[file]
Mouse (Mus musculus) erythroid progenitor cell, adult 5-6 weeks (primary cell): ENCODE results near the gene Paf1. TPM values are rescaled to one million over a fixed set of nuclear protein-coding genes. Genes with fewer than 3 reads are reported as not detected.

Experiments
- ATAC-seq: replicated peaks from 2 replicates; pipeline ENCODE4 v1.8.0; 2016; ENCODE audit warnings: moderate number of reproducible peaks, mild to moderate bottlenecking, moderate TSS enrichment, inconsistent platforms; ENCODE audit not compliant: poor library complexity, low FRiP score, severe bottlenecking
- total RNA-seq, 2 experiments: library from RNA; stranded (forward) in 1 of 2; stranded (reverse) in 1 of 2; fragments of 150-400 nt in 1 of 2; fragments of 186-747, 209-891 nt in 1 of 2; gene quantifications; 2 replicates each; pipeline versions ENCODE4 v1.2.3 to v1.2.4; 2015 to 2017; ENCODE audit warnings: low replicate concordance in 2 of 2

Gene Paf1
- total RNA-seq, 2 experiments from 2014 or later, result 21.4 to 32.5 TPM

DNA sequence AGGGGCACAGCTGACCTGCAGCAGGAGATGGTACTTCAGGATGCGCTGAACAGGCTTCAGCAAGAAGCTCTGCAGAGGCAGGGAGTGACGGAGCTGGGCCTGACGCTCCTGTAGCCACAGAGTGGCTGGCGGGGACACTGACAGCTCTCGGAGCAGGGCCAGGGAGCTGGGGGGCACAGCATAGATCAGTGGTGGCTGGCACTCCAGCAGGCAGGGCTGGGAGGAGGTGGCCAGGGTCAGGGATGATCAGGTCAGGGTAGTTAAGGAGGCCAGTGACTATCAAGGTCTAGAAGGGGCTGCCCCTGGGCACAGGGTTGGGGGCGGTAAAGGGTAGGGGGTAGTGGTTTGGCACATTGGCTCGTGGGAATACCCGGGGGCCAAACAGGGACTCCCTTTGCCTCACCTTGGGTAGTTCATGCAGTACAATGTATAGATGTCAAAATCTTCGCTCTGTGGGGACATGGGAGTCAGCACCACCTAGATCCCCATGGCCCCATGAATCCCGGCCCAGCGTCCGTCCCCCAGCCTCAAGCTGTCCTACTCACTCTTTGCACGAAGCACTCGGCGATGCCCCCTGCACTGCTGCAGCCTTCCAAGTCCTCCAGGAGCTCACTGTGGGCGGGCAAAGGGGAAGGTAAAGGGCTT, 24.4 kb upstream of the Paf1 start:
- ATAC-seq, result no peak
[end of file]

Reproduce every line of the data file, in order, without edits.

Mouse (Mus musculus) erythroid progenitor cell, adult 5-6 weeks (primary cell): ENCODE results near the gene Paf1. TPM values are rescaled to one million over a fixed set of nuclear protein-coding genes. Genes with fewer than 3 reads are reported as not detected.

Experiments
- ATAC-seq: replicated peaks from 2 replicates; pipeline ENCODE4 v1.8.0; 2016; ENCODE audit warnings: moderate number of reproducible peaks, mild to moderate bottlenecking, moderate TSS enrichment, inconsistent platforms; ENCODE audit not compliant: poor library complexity, low FRiP score, severe bottlenecking
- total RNA-seq, 2 experiments: library from RNA; stranded (forward) in 1 of 2; stranded (reverse) in 1 of 2; fragments of 150-400 nt in 1 of 2; fragments of 186-747, 209-891 nt in 1 of 2; gene quantifications; 2 replicates each; pipeline versions ENCODE4 v1.2.3 to v1.2.4; 2015 to 2017; ENCODE audit warnings: low replicate concordance in 2 of 2

Gene Paf1
- total RNA-seq, 2 experiments from 2014 or later, result 21.4 to 32.5 TPM

DNA sequence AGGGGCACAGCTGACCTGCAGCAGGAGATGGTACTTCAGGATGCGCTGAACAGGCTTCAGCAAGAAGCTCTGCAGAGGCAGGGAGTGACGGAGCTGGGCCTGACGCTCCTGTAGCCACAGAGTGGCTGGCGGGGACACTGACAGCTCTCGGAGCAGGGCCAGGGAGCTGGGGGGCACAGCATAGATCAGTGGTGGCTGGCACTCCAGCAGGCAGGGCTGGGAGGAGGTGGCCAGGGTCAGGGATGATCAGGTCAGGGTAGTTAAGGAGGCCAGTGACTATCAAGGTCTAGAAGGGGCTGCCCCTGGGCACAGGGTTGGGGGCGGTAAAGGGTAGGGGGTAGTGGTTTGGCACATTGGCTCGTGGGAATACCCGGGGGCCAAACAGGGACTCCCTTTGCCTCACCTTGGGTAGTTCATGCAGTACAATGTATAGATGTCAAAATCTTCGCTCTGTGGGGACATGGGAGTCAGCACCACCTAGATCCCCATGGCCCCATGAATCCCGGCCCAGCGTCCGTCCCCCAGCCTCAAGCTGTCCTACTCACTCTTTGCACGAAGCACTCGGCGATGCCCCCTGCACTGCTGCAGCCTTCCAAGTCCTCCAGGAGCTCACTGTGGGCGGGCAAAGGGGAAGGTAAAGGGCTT, 24.4 kb upstream of the Paf1 start:
- ATAC-seq, result no peak